One of my fondest memories of visiting my Grandmother's house when I was young is enjoying her endless supply of homemade cookies (ones that we didn't get at home). We all knew where her cookie jar was, and we were free to dip into it as often as we wanted. My mom didn't stop us from eating more, and I never remember going crazy eating them either. They were simply another reason why going to "Nannie's house" was so much fun.
My parents are the best grandparents to my kids. Both my Mom and Dad have a special bond with my three-year-old son, and they are quickly forming the same bond with my daughter. Going to "Nana's house" is probably the most exciting outing of the week, and whenever Nana and Gramps stop by, my son throws a little party, showing his Grandparents all of his newest paintings and crafts, and begging them to go downstairs to play with him (no begging is needed though—they jump at the chance).
When I was pregnant with my son, my mom asked me if I was going to be "one of those Moms" who didn't allow her kids' grandparents to give them treats, ice cream, and other dessert-like foods. At that point, I wasn't sure. I didn't know how I would react to extra treats given out at Nana's house. I knew that treats wouldn't be off-limits in our house (because I enjoy them, too!) but they would be moderated and offered randomly. I knew that we wouldn't play "food police" in any situation—at home or somewhere else—but I guess I didn't know how much my parents would spoil them with treats, so it was hard to say at the time.
It was hard to bite my tongue when my dad offered my son a second Girl Guide cookie after he had hardly eaten any of his dinner (he was two at the time), but then I thought about the fact that he never ate store-bought cookies at home because I didn't buy them. This is a once-in-a-while occurrence at his grandparents' house and, after all, I couldn't control every bite of food that went into his mouth. I knew that soon he would be exposed to all sorts of new treat-like foods at his dayhome, birthday parties, and eventually school. Although I wasn't happy with food that my dad was offering him, I also didn't want to say "no," as this would only increase my son's desire for it; it would add a certain "mystique" to the cookie, which it didn't really deserve.
Now that my son is old enough to know the difference between a "fun food" (treat) and an "everyday food" (nutritious food), I know that I am completely comfortable with my parents offering him foods that he isn't often offered at home, but only from time to time. He knows that when he is at Nana's house, there are delicious homemade cookies (or Girl Guide cookies, which are my dad's favourite), Kinder surprise eggs, fruit juice, breakfast sausages, and other not-so-healthy foods. My parents never go overboard, but it brings them joy to see the smile on my son's face when they hand him a treat and that brings me joy, too. My parents know that I never bribe my son with food, so they respect this and don't do it either. And offering my son special treats is only one little part of the fun experience of going to Nana's house.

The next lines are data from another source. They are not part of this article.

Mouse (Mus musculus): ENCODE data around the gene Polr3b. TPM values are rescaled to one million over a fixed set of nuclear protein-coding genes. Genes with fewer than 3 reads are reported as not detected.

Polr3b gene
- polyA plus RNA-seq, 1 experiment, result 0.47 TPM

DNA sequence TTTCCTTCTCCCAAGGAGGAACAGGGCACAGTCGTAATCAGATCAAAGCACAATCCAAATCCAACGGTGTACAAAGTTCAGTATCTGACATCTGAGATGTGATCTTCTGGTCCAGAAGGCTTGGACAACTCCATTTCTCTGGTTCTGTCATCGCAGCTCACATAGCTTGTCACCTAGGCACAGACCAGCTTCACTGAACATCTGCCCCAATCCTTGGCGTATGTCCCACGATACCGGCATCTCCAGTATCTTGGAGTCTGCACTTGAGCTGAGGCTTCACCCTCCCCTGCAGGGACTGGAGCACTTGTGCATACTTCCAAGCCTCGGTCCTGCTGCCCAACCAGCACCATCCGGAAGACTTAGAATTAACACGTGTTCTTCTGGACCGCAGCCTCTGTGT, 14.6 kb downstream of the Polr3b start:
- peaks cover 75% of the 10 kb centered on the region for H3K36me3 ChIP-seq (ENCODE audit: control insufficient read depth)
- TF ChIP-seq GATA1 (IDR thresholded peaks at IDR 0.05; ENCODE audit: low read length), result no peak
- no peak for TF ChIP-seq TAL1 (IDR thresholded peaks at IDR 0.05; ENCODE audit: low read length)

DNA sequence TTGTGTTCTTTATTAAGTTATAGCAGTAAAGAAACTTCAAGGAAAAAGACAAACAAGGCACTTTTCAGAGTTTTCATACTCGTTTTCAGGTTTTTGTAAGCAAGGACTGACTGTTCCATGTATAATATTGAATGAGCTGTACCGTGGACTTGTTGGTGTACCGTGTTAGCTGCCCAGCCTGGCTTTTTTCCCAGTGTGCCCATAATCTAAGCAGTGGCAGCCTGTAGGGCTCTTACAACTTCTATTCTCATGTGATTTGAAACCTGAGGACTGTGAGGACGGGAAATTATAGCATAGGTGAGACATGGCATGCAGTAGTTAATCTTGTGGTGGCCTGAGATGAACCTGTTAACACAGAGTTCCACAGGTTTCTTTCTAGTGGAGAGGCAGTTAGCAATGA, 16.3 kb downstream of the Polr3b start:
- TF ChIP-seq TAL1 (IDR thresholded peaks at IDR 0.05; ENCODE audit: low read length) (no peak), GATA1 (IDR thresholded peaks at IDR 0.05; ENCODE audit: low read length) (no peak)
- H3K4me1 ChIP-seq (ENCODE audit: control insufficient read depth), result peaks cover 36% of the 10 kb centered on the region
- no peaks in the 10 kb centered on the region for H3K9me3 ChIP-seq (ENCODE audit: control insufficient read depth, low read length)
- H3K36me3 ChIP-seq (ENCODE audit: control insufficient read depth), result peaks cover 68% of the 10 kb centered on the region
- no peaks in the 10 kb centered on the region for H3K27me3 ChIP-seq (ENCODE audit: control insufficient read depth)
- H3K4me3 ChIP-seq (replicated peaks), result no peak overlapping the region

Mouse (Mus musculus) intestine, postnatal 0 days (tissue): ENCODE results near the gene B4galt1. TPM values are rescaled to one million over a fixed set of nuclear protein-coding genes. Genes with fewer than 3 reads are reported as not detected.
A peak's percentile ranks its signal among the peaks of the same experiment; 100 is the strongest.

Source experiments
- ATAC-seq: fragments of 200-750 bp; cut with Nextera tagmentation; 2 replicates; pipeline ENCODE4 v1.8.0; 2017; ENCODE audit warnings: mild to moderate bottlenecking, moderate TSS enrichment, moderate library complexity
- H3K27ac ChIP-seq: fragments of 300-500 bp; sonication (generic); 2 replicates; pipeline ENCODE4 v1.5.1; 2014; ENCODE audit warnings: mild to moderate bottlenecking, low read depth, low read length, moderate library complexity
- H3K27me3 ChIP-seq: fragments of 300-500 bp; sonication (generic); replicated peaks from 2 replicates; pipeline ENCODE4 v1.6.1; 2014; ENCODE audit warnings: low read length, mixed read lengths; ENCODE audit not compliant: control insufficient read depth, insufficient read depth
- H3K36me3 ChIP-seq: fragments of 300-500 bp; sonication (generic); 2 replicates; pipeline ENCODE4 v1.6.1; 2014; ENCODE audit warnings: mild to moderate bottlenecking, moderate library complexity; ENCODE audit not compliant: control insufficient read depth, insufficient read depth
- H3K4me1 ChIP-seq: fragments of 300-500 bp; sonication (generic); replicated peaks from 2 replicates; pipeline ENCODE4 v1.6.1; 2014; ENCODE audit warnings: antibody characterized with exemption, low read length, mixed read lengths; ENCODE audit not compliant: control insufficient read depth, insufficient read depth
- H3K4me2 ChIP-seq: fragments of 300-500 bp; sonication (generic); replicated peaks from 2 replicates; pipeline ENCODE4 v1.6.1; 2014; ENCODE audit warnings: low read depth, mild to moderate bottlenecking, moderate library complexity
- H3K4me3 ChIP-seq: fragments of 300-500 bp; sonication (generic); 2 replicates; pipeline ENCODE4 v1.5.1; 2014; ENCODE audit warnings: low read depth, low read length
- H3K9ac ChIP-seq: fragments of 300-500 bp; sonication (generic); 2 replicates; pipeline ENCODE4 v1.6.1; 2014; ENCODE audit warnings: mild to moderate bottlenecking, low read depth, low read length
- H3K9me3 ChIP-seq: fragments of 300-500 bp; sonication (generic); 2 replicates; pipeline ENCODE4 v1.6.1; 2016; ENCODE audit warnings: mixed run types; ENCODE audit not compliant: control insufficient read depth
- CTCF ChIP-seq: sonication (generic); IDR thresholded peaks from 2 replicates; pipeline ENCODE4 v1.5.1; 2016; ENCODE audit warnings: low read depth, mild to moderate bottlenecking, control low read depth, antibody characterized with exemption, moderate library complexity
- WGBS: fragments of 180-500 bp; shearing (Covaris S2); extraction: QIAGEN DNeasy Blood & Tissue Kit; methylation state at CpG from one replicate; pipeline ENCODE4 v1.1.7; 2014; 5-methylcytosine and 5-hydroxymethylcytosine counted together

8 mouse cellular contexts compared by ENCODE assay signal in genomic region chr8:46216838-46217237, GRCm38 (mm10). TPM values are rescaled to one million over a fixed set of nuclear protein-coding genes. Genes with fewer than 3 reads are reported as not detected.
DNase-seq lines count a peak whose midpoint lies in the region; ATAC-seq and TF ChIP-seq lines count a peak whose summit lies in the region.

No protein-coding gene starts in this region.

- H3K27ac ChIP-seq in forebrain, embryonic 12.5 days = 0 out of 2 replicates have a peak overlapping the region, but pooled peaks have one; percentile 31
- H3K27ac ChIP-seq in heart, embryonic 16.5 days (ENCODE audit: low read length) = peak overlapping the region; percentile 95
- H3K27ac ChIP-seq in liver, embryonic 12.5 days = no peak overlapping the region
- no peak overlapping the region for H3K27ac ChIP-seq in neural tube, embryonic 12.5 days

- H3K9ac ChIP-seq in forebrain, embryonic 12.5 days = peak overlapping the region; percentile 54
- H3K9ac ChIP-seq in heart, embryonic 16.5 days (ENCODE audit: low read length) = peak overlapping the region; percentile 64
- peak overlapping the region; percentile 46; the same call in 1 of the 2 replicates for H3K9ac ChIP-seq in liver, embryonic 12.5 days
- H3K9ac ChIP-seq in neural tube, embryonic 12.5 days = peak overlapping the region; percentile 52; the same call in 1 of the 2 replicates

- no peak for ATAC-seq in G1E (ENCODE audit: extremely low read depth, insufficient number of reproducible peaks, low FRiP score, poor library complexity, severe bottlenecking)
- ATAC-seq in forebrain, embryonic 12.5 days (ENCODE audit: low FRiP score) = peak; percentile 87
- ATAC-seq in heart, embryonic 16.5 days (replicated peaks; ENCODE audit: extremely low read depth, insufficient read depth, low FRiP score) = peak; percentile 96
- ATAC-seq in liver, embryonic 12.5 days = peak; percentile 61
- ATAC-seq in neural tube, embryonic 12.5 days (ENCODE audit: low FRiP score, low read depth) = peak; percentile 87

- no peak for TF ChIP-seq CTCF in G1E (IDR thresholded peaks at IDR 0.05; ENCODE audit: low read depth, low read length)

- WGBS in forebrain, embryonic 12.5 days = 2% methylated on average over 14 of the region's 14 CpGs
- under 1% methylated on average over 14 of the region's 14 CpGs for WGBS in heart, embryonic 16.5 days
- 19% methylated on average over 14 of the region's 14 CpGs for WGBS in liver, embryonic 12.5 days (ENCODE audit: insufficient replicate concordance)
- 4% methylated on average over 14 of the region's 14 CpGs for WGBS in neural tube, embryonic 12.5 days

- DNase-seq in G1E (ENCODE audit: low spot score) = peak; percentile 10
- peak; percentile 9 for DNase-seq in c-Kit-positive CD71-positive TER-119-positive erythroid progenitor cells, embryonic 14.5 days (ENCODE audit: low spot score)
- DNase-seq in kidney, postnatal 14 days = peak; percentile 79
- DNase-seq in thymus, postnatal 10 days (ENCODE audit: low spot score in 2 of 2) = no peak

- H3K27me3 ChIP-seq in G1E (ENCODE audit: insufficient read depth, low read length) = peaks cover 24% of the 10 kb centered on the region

What's interesting is that my son doesn't expect that he will be served the same "fun foods" at home. He knows that Nana's house is different than his house and has never come home from my parents house asking for treats that he is offered there. Maybe this is because I don't make a big deal out of it. I don't react in a negative way, because if I did, my son may start to wonder why it's such a big deal. Treats would likely become more sought after and desired and I would have a bigger issue on my hands. One that could eventually involve my son rebelling and sneaking treat foods when he shouldn't.
I know that my son is going to be exposed to treat foods more and more as he gets older, so I'd rather him explore them in a familiar and fun environment, where all delicious foods are celebrated and where he is free to try them and form a well-rounded palate as well as his own likes and dislikes. The more I restrict these sweet treats, the more he will want them, so I choose to allow them in moderation at home and fairly freely at Nana's house (again, my parents never go overboard). I am not threatened by the extra treat-giving at by his grandparents—or other relatives/friends for that matter—as I feel confident that what I teach my son about food and nutrition at home will shape his relationship with food for the rest of his life.
How about you? How do you feel about your kids being offered extra treats/junk food at your parents' house?